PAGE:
What they are doing is they get onto a computer, and then they start East-West spreading. Now we’ve seen that for years.
[00:04:08] I remember one of our clients, a car dealer, and this was five-seven years ago. They got some ransomware. Somebody clicked on something that they shouldn’t have, and suddenly their machine gets ransomware. The device, of course, is hooked up to the network. It is, in fact, mounting drives from their file server. So his machine has access to all of these files. This guy was a manager over there at this car dealership. So he had access to all of the files.
[00:04:47] Think about that for a minute. What his machine did back then is it said, Oh great, here are some network drives. So it started encrypting the S drive and the H drive, and the K drive. All of these different letters for these SMB mounted drives from the file server.
[00:05:03]We were in there beforehand, and we installed our security stuff.
[00:05:08]When his machine got this brand new strain of ransomware, and of course, he didn’t want us looking at what was on his device. So we couldn’t install all of the antivirus software because then we would have access to it.
[00:05:22]We’ve got another client that’s like that too, where the owner of the business doesn’t want us installing software to really keep his machine clean.
[00:05:29] I don’t know why people do that. Are they just trying to play their cards close to the chest? Is that what they’re trying to do? Are they looking at something they shouldn’t be looking at at work?
[00:05:43] Why do people do that? If you’ve got hints, let me know. Cause I would love to know firstname.lastname@example.org. Why do people do that?
[00:05:52]Anyhow, his machine got the ransomware. It tried to start spreading to the file server. Now, we had special hardware and software installed. So we saw that spread start. We immediately shut down. It was all automatic. It was just shut down because our systems shut down his network port.
[00:06:13] His computer had the ransomware. We were able to just go ahead and restore from backup. The bad guys know that if all they’re doing is encrypting your data, then who cares? You restore from backup.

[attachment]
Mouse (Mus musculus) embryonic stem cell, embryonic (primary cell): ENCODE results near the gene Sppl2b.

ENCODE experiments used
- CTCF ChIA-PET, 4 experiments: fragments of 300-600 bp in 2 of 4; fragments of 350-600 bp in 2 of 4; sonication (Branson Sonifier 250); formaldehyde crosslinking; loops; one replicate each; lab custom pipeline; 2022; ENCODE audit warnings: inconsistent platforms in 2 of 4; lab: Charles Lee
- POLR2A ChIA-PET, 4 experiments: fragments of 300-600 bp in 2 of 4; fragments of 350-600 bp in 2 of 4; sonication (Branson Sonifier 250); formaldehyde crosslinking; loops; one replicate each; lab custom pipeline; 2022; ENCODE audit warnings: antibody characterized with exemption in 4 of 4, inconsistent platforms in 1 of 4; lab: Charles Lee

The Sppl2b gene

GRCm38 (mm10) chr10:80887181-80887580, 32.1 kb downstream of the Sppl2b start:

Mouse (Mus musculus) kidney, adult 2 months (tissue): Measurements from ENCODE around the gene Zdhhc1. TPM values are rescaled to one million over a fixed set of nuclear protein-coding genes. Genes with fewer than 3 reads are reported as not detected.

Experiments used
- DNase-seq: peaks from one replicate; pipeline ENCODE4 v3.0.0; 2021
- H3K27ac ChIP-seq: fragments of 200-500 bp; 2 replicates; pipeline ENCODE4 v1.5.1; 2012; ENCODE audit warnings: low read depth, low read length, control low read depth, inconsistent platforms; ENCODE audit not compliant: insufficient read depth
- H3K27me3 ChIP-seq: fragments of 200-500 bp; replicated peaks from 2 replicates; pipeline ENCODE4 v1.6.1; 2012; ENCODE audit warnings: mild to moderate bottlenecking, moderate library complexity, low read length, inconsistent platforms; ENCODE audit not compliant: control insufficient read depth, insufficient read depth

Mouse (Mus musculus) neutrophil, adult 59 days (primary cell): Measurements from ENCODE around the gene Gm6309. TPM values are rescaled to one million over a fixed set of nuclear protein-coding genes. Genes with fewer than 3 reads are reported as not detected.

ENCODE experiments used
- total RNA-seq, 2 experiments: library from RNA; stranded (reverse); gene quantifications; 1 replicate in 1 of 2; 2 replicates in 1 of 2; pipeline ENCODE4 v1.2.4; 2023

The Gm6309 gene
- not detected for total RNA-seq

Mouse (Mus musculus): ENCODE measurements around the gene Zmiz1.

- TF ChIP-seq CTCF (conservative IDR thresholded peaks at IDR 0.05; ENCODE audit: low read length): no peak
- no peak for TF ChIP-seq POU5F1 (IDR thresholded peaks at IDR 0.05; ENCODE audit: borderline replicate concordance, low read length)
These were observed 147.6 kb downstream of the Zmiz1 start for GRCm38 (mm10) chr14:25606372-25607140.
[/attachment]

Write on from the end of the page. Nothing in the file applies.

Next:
[00:06:29] Now, hopefully, you’re following a three-two-one backup scheme. Most places don’t.
[00:06:36] Hopefully, you’re testing it as well. We try every backup that we make for our customers every day. About once a week, we will spin up the servers in a virtual environment and make sure that it can boot to know we have a good backup.
I got to tell you guys that the backups are not working most of the time, and it gets to be a real problem.
[00:06:57]What these guys have figured, including this Conti gang, is we’re not going to be able to get as much money out of them by just encrypting their discs. We need to do something else. So while they’re trying to spread East-West inside, what they’re doing is okay, so they got a hold of this manager’s computer. They start scanning for other computers and scanning for vulnerabilities scanning for ways it can gain access.
[00:07:26] Unfortunately, the statistics show us that most of us have file shares turned on our windows machines.
[00:07:34] That’s one of the things I talk about in my Improving Windows Security course, what to do, how to do, how to turn that off because that is the second target of ransomware. Once it gets onto your machine.
[00:07:49] You’ve got to turn off those file-sharing services.